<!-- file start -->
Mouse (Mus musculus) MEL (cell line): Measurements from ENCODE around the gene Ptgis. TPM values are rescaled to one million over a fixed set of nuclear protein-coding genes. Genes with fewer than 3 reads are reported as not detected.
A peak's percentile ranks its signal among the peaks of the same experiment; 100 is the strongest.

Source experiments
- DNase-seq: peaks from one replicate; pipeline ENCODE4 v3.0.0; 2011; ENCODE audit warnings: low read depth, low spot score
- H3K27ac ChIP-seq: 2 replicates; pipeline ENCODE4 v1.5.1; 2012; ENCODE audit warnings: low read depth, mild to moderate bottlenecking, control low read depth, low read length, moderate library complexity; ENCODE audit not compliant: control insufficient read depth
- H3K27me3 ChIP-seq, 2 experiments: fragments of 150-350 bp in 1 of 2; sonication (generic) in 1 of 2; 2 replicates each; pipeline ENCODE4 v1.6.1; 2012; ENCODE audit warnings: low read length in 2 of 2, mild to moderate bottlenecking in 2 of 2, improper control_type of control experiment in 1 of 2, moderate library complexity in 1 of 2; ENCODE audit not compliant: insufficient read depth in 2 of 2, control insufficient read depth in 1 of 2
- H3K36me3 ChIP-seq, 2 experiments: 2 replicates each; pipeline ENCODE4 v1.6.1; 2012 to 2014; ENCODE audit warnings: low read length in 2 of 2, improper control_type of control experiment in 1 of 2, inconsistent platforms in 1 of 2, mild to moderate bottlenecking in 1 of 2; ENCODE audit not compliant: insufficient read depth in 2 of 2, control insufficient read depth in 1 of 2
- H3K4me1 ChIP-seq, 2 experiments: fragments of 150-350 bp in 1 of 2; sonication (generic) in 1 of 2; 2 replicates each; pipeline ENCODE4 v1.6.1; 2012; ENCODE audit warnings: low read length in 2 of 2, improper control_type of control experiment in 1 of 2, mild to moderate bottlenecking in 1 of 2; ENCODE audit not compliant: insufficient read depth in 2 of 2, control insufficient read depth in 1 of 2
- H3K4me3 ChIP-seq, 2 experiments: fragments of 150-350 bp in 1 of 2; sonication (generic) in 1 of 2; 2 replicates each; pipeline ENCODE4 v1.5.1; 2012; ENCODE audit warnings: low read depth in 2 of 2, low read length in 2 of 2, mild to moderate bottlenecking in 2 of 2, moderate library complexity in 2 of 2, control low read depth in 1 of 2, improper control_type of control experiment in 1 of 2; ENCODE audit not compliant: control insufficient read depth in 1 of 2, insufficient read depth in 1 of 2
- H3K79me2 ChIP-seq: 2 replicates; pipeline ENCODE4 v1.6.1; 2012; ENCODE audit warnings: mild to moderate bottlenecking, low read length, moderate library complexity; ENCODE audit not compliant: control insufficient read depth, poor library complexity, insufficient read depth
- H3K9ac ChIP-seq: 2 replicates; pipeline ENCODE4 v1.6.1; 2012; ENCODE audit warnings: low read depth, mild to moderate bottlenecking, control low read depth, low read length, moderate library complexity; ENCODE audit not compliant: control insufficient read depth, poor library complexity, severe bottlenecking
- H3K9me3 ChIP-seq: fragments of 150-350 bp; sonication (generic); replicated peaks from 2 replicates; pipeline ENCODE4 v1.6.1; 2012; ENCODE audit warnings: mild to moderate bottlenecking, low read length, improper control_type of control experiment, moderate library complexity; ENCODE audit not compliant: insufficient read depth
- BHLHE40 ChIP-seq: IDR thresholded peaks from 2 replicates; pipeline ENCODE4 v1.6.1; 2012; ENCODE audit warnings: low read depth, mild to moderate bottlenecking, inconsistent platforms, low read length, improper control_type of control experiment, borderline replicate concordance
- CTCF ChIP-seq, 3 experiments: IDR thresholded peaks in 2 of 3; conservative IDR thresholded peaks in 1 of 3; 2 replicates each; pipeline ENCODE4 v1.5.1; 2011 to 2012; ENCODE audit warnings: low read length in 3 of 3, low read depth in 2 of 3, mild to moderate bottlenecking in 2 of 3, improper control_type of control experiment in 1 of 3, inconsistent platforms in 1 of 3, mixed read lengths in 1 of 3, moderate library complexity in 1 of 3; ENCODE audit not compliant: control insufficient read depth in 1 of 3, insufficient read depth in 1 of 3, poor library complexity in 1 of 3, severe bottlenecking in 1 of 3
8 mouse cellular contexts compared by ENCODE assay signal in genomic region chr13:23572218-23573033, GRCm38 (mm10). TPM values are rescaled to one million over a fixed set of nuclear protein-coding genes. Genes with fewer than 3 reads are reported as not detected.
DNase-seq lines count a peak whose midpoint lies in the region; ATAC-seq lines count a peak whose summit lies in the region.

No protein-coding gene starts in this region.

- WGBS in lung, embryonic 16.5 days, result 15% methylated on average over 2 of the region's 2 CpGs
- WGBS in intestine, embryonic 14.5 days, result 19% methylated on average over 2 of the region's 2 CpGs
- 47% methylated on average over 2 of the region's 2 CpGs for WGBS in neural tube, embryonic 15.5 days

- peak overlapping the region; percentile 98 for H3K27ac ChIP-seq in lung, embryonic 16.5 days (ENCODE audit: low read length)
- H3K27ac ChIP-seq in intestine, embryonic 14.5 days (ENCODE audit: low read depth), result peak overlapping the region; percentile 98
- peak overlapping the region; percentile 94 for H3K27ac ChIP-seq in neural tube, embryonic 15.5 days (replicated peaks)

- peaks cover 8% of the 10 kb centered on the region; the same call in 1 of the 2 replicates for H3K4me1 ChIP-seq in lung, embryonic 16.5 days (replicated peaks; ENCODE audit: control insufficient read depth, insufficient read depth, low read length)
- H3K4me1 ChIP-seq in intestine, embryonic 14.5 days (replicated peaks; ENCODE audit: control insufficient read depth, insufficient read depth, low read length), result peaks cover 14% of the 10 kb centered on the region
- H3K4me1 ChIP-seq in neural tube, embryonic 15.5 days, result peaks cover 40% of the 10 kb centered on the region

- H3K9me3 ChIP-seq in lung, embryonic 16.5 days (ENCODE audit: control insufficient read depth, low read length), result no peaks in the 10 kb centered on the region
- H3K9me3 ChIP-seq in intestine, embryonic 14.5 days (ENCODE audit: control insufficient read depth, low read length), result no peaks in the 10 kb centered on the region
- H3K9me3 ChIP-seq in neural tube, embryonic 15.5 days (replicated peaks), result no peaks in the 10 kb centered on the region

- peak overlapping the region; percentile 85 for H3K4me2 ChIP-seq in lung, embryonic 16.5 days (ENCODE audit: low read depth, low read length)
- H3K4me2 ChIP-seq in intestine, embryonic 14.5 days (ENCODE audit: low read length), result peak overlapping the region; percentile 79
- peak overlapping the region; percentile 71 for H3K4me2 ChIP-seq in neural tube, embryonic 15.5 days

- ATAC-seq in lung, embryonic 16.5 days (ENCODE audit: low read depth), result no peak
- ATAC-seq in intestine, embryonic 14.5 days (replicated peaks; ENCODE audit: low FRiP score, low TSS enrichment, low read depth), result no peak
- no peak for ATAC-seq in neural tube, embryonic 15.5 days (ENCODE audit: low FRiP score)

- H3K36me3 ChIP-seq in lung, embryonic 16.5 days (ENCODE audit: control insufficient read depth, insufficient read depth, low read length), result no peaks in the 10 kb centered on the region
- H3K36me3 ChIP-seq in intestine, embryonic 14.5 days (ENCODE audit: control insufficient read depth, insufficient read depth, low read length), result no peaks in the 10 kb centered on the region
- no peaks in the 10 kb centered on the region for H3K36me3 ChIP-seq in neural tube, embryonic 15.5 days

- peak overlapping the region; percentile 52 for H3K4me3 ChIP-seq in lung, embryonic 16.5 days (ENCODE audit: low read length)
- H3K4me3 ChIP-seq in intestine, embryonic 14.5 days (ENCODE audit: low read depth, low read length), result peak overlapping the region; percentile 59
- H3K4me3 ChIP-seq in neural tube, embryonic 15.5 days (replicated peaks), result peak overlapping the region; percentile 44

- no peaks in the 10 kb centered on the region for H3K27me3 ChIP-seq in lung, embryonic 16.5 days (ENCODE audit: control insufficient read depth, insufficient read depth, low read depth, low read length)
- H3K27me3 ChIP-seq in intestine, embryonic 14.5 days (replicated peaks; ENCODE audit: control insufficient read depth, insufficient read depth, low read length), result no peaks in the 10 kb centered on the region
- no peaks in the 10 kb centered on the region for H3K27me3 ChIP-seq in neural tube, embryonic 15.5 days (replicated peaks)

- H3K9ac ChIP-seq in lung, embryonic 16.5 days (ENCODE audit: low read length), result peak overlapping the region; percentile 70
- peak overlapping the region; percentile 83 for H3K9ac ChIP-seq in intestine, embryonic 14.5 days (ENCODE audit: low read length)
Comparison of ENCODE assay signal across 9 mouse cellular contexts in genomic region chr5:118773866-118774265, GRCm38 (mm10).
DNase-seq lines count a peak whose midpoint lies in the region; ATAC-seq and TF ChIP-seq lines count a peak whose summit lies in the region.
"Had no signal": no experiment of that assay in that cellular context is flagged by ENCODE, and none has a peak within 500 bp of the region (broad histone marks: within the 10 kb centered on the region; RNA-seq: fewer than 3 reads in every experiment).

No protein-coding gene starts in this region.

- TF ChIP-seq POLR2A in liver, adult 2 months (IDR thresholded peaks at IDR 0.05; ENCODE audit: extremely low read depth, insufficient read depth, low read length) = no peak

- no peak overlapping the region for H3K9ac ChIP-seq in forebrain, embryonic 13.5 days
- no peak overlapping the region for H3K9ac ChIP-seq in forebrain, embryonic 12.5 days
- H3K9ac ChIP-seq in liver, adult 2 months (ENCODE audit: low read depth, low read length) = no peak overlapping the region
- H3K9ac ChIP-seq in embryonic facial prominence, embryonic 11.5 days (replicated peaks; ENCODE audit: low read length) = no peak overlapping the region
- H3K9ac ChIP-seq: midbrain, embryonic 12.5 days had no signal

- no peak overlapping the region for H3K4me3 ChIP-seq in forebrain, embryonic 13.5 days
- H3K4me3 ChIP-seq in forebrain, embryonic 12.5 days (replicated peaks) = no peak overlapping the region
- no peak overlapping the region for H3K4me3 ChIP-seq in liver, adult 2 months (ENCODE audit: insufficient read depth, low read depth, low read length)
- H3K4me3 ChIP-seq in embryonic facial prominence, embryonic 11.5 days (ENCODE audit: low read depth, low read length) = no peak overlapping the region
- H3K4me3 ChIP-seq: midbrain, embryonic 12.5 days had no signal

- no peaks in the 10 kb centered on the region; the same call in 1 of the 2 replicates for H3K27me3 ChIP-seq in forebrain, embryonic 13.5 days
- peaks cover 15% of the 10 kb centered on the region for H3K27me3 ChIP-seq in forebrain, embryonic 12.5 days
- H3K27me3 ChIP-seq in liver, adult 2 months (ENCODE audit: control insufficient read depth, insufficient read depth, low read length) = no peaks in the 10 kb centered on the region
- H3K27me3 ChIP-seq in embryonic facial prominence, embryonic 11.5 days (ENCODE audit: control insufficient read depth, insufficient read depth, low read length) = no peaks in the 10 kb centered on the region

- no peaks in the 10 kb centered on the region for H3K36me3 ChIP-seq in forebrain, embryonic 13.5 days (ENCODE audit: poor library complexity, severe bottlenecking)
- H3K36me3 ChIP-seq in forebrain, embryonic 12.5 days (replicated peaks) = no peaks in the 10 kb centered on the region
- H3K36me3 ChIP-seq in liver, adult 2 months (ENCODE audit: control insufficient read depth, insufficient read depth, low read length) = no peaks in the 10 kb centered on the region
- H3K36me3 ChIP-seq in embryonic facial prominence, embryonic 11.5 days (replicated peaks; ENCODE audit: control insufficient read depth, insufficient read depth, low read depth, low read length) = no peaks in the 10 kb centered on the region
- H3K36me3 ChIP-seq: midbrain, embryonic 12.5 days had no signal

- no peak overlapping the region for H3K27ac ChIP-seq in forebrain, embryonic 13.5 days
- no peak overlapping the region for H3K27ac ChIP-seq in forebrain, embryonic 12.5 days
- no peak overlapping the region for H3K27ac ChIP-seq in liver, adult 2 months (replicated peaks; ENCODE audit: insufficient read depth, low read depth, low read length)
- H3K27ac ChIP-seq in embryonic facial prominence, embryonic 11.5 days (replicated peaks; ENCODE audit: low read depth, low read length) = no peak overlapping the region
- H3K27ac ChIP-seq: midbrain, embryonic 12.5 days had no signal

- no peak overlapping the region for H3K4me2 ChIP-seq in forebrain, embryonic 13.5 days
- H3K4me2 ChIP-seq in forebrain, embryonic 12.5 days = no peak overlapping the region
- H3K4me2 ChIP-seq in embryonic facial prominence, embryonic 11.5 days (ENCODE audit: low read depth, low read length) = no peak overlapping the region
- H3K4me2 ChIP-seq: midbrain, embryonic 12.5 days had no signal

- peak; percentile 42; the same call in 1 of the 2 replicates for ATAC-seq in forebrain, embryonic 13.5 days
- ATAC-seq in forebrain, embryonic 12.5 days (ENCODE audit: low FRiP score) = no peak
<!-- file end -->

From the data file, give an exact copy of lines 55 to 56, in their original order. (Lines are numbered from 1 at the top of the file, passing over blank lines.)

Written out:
- H3K9ac ChIP-seq in embryonic facial prominence, embryonic 11.5 days (replicated peaks; ENCODE audit: low read length) = no peak overlapping the region
- H3K9ac ChIP-seq: midbrain, embryonic 12.5 days had no signal